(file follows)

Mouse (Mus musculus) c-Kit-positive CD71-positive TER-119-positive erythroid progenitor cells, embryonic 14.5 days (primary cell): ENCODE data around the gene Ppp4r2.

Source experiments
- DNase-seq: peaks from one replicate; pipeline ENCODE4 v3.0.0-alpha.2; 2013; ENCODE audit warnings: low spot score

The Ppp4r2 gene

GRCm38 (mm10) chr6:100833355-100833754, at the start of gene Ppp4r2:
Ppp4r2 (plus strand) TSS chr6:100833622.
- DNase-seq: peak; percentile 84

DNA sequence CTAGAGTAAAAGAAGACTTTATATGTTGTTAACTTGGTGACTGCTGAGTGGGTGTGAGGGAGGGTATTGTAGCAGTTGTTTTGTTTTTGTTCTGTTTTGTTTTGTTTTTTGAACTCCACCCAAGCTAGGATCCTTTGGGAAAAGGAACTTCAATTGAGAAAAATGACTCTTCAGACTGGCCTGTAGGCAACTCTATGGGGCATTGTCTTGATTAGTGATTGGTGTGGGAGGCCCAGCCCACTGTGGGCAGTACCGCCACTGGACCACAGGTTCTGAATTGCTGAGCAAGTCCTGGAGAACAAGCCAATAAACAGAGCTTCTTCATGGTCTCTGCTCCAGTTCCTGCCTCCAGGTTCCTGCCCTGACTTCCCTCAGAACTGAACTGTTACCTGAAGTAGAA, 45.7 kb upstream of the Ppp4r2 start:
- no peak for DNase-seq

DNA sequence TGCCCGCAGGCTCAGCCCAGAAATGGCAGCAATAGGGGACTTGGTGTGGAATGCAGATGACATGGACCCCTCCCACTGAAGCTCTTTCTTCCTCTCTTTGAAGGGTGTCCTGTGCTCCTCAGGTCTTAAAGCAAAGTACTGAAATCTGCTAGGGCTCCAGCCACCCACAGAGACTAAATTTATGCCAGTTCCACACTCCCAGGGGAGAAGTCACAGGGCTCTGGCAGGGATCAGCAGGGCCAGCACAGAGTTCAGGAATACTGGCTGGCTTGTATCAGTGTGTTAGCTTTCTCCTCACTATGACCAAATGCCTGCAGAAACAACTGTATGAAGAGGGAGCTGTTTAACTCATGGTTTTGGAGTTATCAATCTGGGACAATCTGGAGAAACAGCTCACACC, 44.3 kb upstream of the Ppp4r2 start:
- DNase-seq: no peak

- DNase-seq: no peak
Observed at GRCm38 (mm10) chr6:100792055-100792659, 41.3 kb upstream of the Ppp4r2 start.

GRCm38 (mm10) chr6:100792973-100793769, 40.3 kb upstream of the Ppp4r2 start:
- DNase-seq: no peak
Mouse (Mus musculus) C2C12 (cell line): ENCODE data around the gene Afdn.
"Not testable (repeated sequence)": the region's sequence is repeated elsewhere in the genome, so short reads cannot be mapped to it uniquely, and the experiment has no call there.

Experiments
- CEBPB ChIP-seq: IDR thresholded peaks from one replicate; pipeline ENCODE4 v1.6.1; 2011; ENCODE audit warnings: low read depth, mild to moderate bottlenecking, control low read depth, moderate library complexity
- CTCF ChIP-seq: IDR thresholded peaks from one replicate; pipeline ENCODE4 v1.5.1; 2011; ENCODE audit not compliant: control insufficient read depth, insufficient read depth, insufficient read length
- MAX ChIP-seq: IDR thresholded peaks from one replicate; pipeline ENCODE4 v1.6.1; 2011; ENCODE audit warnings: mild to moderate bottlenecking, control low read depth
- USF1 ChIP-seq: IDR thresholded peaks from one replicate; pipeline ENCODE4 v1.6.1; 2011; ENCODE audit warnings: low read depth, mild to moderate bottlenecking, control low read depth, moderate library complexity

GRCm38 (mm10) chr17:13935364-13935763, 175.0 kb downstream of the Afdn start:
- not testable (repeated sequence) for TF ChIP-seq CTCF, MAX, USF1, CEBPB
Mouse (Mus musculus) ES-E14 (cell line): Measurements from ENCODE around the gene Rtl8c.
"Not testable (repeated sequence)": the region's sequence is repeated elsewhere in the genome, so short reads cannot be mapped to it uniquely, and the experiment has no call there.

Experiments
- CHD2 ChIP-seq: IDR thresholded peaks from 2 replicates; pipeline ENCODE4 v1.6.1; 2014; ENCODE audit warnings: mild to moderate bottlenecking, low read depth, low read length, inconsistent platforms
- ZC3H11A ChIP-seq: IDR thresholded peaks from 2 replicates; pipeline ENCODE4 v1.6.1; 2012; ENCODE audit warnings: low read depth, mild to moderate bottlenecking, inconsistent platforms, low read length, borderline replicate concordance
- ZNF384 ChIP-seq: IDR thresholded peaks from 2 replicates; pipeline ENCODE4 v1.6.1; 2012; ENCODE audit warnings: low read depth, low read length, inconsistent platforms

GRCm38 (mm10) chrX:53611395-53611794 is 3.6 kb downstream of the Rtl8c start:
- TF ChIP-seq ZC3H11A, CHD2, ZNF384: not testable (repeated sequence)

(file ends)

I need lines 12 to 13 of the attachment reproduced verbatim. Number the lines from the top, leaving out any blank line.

- DNase-seq: no peak
Observed at GRCm38 (mm10) chr6:100792055-100792659, 41.3 kb upstream of the Ppp4r2 start.